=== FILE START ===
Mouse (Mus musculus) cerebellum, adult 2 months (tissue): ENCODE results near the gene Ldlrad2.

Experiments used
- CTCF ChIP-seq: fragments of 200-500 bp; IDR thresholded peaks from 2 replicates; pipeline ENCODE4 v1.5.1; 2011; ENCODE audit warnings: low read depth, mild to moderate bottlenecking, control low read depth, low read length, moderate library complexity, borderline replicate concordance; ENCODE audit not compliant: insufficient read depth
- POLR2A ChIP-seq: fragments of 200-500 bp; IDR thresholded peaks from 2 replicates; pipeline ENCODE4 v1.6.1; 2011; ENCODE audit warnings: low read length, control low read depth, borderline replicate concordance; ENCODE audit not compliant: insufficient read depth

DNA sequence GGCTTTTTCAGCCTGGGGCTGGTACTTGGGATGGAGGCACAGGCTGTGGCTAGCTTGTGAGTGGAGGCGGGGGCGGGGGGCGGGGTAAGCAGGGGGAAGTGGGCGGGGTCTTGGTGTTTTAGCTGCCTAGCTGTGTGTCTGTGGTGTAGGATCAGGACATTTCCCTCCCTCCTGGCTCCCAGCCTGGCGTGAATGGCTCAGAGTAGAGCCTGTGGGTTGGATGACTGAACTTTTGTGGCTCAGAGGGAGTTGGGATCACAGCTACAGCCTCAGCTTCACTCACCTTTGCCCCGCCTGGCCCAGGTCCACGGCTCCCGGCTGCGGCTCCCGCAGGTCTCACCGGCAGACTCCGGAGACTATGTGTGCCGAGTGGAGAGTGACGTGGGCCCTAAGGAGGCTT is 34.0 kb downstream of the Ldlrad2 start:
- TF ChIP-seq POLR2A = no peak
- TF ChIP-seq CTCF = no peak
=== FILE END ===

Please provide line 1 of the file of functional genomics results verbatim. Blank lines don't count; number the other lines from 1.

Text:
Mouse (Mus musculus) cerebellum, adult 2 months (tissue): ENCODE results near the gene Ldlrad2.